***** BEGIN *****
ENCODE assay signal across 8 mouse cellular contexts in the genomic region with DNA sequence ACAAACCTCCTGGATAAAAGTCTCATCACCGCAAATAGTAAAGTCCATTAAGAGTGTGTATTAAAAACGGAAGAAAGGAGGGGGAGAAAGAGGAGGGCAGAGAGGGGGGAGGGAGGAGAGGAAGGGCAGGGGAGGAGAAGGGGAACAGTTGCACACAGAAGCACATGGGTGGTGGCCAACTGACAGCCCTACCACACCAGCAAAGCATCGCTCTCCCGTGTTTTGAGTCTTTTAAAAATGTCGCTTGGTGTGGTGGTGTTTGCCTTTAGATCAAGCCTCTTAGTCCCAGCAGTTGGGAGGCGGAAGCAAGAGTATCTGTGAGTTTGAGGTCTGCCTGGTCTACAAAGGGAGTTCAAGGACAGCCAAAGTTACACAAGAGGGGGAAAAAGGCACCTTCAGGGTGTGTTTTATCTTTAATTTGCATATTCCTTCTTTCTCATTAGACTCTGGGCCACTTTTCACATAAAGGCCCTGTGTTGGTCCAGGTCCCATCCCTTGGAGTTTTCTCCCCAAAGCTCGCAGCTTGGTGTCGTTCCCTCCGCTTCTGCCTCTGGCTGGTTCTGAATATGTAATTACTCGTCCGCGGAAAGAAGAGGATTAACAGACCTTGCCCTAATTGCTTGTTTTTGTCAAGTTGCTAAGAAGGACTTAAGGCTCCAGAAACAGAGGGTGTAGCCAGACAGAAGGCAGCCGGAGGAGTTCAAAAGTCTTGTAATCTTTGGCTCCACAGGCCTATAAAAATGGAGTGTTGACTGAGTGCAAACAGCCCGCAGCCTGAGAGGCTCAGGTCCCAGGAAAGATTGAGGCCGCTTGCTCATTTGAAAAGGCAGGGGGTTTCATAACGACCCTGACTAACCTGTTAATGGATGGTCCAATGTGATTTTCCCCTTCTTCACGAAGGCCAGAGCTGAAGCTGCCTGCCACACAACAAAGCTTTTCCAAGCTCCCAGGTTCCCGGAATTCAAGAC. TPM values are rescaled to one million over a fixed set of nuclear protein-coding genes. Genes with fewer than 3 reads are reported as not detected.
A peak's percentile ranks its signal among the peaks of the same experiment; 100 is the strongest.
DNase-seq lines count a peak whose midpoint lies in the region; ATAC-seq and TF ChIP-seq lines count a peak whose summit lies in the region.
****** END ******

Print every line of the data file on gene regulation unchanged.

ENCODE assay signal across 8 mouse cellular contexts in the genomic region with DNA sequence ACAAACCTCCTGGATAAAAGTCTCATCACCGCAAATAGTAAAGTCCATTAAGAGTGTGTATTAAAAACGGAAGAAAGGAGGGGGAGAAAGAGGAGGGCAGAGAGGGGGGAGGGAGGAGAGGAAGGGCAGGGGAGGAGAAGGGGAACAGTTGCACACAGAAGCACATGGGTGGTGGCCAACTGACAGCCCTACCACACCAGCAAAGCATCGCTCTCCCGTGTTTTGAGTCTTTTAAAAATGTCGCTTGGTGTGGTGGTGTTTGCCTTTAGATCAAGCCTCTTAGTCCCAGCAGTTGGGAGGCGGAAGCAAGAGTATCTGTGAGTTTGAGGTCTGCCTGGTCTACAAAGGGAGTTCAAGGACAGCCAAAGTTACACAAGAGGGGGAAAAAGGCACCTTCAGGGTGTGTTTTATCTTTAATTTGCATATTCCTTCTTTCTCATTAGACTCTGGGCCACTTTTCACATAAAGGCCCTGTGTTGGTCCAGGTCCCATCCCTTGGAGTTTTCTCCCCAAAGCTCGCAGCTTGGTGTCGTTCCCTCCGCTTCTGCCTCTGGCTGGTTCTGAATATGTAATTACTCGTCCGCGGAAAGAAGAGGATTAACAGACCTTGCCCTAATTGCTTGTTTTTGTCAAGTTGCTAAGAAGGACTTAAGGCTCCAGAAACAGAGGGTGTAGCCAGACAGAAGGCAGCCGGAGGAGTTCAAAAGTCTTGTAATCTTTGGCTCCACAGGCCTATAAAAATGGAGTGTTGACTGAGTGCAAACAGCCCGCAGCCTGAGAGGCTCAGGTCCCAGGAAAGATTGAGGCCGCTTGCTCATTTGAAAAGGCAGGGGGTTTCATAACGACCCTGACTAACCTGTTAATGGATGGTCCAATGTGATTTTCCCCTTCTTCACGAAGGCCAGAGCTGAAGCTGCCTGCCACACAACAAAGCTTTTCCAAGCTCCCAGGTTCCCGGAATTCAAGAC. TPM values are rescaled to one million over a fixed set of nuclear protein-coding genes. Genes with fewer than 3 reads are reported as not detected.
A peak's percentile ranks its signal among the peaks of the same experiment; 100 is the strongest.
DNase-seq lines count a peak whose midpoint lies in the region; ATAC-seq and TF ChIP-seq lines count a peak whose summit lies in the region.